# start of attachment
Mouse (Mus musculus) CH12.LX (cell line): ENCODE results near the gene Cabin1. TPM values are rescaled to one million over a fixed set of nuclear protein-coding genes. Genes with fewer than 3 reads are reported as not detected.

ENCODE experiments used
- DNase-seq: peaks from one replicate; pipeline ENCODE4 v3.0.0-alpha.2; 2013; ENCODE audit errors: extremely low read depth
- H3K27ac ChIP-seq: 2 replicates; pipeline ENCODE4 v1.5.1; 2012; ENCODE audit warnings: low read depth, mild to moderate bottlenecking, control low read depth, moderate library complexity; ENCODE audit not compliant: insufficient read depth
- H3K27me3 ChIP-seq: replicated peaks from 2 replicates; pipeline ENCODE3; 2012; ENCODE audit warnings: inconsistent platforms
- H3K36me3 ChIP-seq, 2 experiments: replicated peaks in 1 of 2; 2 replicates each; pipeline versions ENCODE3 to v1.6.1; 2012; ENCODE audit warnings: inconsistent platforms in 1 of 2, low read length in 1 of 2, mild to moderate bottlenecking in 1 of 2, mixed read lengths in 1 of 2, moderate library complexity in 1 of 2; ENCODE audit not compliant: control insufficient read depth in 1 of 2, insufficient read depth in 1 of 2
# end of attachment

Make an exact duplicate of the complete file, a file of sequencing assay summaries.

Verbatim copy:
Mouse (Mus musculus) CH12.LX (cell line): ENCODE results near the gene Cabin1. TPM values are rescaled to one million over a fixed set of nuclear protein-coding genes. Genes with fewer than 3 reads are reported as not detected.

ENCODE experiments used
- DNase-seq: peaks from one replicate; pipeline ENCODE4 v3.0.0-alpha.2; 2013; ENCODE audit errors: extremely low read depth
- H3K27ac ChIP-seq: 2 replicates; pipeline ENCODE4 v1.5.1; 2012; ENCODE audit warnings: low read depth, mild to moderate bottlenecking, control low read depth, moderate library complexity; ENCODE audit not compliant: insufficient read depth
- H3K27me3 ChIP-seq: replicated peaks from 2 replicates; pipeline ENCODE3; 2012; ENCODE audit warnings: inconsistent platforms
- H3K36me3 ChIP-seq, 2 experiments: replicated peaks in 1 of 2; 2 replicates each; pipeline versions ENCODE3 to v1.6.1; 2012; ENCODE audit warnings: inconsistent platforms in 1 of 2, low read length in 1 of 2, mild to moderate bottlenecking in 1 of 2, mixed read lengths in 1 of 2, moderate library complexity in 1 of 2; ENCODE audit not compliant: control insufficient read depth in 1 of 2, insufficient read depth in 1 of 2